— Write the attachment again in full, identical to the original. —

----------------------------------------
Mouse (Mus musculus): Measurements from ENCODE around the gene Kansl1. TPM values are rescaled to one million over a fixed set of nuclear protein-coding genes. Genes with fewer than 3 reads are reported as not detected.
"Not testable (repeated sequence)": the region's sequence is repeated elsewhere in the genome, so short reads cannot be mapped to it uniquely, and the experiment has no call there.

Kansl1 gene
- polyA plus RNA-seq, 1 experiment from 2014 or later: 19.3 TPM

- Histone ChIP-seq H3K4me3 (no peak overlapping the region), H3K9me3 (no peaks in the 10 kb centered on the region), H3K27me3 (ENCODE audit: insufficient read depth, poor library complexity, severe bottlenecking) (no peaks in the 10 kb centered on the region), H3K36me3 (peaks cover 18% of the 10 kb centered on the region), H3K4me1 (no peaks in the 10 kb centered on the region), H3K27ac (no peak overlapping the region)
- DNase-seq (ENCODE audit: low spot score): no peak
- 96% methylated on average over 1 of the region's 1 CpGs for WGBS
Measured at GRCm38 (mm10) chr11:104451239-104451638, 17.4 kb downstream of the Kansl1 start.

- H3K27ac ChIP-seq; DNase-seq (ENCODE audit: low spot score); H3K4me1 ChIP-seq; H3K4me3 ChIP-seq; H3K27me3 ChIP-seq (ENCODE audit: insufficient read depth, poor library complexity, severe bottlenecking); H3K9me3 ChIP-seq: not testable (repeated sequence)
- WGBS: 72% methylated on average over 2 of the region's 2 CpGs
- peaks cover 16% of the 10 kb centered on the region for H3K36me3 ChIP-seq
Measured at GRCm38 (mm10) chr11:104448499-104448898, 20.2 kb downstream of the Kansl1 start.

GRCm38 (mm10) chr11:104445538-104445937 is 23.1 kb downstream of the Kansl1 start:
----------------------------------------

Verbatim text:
Mouse (Mus musculus): Measurements from ENCODE around the gene Kansl1. TPM values are rescaled to one million over a fixed set of nuclear protein-coding genes. Genes with fewer than 3 reads are reported as not detected.
"Not testable (repeated sequence)": the region's sequence is repeated elsewhere in the genome, so short reads cannot be mapped to it uniquely, and the experiment has no call there.

Kansl1 gene
- polyA plus RNA-seq, 1 experiment from 2014 or later: 19.3 TPM

- Histone ChIP-seq H3K4me3 (no peak overlapping the region), H3K9me3 (no peaks in the 10 kb centered on the region), H3K27me3 (ENCODE audit: insufficient read depth, poor library complexity, severe bottlenecking) (no peaks in the 10 kb centered on the region), H3K36me3 (peaks cover 18% of the 10 kb centered on the region), H3K4me1 (no peaks in the 10 kb centered on the region), H3K27ac (no peak overlapping the region)
- DNase-seq (ENCODE audit: low spot score): no peak
- 96% methylated on average over 1 of the region's 1 CpGs for WGBS
Measured at GRCm38 (mm10) chr11:104451239-104451638, 17.4 kb downstream of the Kansl1 start.

- H3K27ac ChIP-seq; DNase-seq (ENCODE audit: low spot score); H3K4me1 ChIP-seq; H3K4me3 ChIP-seq; H3K27me3 ChIP-seq (ENCODE audit: insufficient read depth, poor library complexity, severe bottlenecking); H3K9me3 ChIP-seq: not testable (repeated sequence)
- WGBS: 72% methylated on average over 2 of the region's 2 CpGs
- peaks cover 16% of the 10 kb centered on the region for H3K36me3 ChIP-seq
Measured at GRCm38 (mm10) chr11:104448499-104448898, 20.2 kb downstream of the Kansl1 start.

GRCm38 (mm10) chr11:104445538-104445937 is 23.1 kb downstream of the Kansl1 start: